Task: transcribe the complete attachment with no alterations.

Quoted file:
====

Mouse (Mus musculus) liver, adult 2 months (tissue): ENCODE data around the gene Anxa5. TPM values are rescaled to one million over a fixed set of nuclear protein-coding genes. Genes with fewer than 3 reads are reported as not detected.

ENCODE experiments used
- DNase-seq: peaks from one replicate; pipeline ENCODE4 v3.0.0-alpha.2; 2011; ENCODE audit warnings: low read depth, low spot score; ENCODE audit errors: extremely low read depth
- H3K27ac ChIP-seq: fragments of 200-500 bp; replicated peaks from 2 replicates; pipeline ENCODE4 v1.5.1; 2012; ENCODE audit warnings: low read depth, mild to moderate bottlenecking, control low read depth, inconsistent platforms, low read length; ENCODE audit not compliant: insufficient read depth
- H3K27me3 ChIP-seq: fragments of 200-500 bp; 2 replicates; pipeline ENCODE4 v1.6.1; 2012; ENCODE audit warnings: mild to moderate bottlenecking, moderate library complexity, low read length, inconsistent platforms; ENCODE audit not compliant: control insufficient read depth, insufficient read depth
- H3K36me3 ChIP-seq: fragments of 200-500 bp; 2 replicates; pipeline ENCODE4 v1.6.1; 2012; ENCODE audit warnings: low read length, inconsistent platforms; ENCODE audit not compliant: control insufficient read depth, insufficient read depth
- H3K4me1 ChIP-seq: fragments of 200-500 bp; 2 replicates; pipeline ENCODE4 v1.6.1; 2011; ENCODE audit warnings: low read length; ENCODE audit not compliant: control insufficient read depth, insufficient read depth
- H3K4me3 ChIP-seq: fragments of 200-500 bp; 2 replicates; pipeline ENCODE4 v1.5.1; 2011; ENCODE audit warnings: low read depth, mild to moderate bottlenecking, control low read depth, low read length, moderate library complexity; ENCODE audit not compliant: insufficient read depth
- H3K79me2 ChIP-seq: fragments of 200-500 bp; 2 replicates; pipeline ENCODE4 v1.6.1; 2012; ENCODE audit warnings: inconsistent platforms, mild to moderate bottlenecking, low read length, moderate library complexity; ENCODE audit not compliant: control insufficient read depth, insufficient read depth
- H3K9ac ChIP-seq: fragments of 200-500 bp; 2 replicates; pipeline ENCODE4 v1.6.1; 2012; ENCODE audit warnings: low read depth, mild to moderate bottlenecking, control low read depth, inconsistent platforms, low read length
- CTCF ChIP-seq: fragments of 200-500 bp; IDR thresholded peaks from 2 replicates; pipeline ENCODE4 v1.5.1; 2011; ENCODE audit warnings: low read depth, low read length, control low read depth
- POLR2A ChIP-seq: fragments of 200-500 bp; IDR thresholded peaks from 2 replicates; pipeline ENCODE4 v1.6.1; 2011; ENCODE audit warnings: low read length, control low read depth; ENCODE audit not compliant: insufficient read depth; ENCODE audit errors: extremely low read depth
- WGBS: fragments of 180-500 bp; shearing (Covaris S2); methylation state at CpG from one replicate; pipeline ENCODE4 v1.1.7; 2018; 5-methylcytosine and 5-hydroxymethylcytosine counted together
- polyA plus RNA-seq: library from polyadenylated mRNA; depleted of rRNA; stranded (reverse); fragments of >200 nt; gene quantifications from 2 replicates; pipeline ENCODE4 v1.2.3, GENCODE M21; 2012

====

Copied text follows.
Mouse (Mus musculus) liver, adult 2 months (tissue): ENCODE data around the gene Anxa5. TPM values are rescaled to one million over a fixed set of nuclear protein-coding genes. Genes with fewer than 3 reads are reported as not detected.

ENCODE experiments used
- DNase-seq: peaks from one replicate; pipeline ENCODE4 v3.0.0-alpha.2; 2011; ENCODE audit warnings: low read depth, low spot score; ENCODE audit errors: extremely low read depth
- H3K27ac ChIP-seq: fragments of 200-500 bp; replicated peaks from 2 replicates; pipeline ENCODE4 v1.5.1; 2012; ENCODE audit warnings: low read depth, mild to moderate bottlenecking, control low read depth, inconsistent platforms, low read length; ENCODE audit not compliant: insufficient read depth
- H3K27me3 ChIP-seq: fragments of 200-500 bp; 2 replicates; pipeline ENCODE4 v1.6.1; 2012; ENCODE audit warnings: mild to moderate bottlenecking, moderate library complexity, low read length, inconsistent platforms; ENCODE audit not compliant: control insufficient read depth, insufficient read depth
- H3K36me3 ChIP-seq: fragments of 200-500 bp; 2 replicates; pipeline ENCODE4 v1.6.1; 2012; ENCODE audit warnings: low read length, inconsistent platforms; ENCODE audit not compliant: control insufficient read depth, insufficient read depth
- H3K4me1 ChIP-seq: fragments of 200-500 bp; 2 replicates; pipeline ENCODE4 v1.6.1; 2011; ENCODE audit warnings: low read length; ENCODE audit not compliant: control insufficient read depth, insufficient read depth
- H3K4me3 ChIP-seq: fragments of 200-500 bp; 2 replicates; pipeline ENCODE4 v1.5.1; 2011; ENCODE audit warnings: low read depth, mild to moderate bottlenecking, control low read depth, low read length, moderate library complexity; ENCODE audit not compliant: insufficient read depth
- H3K79me2 ChIP-seq: fragments of 200-500 bp; 2 replicates; pipeline ENCODE4 v1.6.1; 2012; ENCODE audit warnings: inconsistent platforms, mild to moderate bottlenecking, low read length, moderate library complexity; ENCODE audit not compliant: control insufficient read depth, insufficient read depth
- H3K9ac ChIP-seq: fragments of 200-500 bp; 2 replicates; pipeline ENCODE4 v1.6.1; 2012; ENCODE audit warnings: low read depth, mild to moderate bottlenecking, control low read depth, inconsistent platforms, low read length
- CTCF ChIP-seq: fragments of 200-500 bp; IDR thresholded peaks from 2 replicates; pipeline ENCODE4 v1.5.1; 2011; ENCODE audit warnings: low read depth, low read length, control low read depth
- POLR2A ChIP-seq: fragments of 200-500 bp; IDR thresholded peaks from 2 replicates; pipeline ENCODE4 v1.6.1; 2011; ENCODE audit warnings: low read length, control low read depth; ENCODE audit not compliant: insufficient read depth; ENCODE audit errors: extremely low read depth
- WGBS: fragments of 180-500 bp; shearing (Covaris S2); methylation state at CpG from one replicate; pipeline ENCODE4 v1.1.7; 2018; 5-methylcytosine and 5-hydroxymethylcytosine counted together
- polyA plus RNA-seq: library from polyadenylated mRNA; depleted of rRNA; stranded (reverse); fragments of >200 nt; gene quantifications from 2 replicates; pipeline ENCODE4 v1.2.3, GENCODE M21; 2012